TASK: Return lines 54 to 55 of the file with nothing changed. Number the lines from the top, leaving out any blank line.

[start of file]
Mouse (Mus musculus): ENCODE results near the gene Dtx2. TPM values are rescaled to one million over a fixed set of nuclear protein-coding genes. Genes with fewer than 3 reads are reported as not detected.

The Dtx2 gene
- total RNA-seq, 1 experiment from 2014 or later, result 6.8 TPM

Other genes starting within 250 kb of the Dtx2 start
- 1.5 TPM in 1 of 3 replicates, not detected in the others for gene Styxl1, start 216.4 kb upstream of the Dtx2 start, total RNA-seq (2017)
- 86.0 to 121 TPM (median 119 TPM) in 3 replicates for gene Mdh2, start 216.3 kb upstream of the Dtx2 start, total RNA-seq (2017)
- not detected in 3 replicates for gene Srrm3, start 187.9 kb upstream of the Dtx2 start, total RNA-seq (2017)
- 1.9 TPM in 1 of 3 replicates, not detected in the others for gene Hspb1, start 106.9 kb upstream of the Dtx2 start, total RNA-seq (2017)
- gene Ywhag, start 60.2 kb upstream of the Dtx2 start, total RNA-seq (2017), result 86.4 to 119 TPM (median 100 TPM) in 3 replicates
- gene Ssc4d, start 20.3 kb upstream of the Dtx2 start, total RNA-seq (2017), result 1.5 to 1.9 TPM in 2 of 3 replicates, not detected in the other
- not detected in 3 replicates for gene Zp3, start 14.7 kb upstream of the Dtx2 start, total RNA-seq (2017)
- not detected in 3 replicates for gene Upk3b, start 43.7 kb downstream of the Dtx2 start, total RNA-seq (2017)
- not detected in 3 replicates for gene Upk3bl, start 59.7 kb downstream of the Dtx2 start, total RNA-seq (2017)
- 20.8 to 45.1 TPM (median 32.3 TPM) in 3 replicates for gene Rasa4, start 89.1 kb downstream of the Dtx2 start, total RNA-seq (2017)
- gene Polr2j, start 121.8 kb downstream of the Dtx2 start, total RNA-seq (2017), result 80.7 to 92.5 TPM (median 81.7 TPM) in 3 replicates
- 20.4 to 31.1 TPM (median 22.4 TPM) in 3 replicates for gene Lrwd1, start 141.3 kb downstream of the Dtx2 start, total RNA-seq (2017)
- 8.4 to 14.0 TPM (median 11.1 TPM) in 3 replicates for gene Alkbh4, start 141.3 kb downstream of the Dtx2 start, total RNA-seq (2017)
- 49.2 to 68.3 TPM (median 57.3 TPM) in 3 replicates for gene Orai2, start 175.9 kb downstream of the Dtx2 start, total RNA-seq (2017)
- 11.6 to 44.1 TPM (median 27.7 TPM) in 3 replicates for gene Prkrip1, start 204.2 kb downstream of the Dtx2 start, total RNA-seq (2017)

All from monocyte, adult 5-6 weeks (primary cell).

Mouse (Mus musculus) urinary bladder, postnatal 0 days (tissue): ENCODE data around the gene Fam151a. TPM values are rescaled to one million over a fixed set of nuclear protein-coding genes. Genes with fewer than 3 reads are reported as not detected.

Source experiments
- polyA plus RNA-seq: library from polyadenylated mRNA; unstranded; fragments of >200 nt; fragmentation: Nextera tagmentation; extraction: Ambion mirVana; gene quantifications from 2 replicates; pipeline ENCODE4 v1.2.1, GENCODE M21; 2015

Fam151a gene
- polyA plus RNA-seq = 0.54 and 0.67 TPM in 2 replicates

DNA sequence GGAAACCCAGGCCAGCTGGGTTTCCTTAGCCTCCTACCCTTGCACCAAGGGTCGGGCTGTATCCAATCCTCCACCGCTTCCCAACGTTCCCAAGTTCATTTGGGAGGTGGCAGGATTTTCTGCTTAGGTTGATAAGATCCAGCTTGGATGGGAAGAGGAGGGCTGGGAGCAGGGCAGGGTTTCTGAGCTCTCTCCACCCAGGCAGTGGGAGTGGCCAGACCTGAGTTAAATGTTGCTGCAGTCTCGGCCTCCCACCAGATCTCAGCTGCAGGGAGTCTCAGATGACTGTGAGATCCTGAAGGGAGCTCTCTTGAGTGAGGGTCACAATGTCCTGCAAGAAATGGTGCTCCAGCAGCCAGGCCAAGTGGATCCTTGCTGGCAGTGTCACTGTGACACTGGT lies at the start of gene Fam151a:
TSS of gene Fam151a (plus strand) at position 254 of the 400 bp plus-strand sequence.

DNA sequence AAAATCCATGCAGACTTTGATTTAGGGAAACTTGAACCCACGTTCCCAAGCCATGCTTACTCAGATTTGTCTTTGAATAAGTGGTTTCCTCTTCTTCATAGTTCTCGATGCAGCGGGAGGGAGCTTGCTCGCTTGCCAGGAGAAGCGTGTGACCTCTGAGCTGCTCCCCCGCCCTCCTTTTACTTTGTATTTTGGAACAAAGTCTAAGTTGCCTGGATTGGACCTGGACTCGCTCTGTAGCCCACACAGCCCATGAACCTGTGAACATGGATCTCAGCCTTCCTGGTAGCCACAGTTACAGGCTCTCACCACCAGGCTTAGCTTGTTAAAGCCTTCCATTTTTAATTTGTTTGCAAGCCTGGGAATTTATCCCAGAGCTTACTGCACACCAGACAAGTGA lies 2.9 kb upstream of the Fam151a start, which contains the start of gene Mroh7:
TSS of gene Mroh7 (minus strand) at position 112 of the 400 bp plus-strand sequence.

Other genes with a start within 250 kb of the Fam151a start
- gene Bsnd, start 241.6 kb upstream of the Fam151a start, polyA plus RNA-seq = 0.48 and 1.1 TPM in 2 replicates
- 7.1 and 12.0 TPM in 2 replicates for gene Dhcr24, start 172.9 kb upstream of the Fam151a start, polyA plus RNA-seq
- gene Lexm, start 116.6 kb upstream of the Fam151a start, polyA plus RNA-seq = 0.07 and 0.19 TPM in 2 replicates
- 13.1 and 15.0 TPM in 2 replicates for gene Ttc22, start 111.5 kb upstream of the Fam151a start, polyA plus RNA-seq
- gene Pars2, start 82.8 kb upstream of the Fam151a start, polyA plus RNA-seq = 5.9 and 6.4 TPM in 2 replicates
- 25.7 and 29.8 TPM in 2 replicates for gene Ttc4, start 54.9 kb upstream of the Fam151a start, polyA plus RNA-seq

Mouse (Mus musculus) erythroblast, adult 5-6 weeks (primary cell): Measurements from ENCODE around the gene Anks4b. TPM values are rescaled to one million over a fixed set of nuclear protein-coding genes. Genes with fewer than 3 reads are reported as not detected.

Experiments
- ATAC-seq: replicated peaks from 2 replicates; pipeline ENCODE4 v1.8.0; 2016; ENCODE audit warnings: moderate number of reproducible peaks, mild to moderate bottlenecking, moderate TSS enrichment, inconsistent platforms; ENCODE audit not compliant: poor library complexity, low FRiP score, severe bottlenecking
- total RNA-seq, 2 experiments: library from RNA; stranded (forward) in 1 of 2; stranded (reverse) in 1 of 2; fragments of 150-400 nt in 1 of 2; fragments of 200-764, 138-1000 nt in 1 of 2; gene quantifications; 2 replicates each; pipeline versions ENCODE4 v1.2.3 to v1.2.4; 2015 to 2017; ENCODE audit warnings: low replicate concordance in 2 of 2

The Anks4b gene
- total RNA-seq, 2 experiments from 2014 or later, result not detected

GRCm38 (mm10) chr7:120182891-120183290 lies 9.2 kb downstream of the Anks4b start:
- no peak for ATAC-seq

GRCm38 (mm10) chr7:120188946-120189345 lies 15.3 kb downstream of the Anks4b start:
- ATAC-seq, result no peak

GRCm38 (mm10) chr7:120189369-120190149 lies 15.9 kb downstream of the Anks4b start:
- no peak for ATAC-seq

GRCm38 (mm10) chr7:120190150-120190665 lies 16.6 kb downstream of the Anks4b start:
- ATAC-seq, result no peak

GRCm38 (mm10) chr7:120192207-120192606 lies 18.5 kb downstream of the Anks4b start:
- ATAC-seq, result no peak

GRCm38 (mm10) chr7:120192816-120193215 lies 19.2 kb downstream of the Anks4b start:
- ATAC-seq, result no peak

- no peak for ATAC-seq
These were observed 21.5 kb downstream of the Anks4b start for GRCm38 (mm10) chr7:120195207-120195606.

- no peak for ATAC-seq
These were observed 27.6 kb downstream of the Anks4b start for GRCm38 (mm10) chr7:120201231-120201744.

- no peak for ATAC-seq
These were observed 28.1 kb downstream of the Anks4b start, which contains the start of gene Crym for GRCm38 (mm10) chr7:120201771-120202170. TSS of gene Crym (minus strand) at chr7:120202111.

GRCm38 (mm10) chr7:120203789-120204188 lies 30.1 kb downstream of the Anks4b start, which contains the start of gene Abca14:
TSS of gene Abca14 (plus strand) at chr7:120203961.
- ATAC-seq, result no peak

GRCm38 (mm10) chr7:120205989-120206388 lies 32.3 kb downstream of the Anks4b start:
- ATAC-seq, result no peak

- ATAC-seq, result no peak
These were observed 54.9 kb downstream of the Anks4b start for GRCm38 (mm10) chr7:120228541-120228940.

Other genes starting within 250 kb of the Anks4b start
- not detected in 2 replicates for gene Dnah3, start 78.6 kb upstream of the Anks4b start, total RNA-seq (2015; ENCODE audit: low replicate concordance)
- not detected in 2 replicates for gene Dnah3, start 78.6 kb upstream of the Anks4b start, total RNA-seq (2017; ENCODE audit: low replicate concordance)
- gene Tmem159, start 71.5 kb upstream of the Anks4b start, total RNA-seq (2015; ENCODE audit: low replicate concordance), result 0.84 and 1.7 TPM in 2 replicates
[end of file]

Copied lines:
- ATAC-seq, result no peak

- no peak for ATAC-seq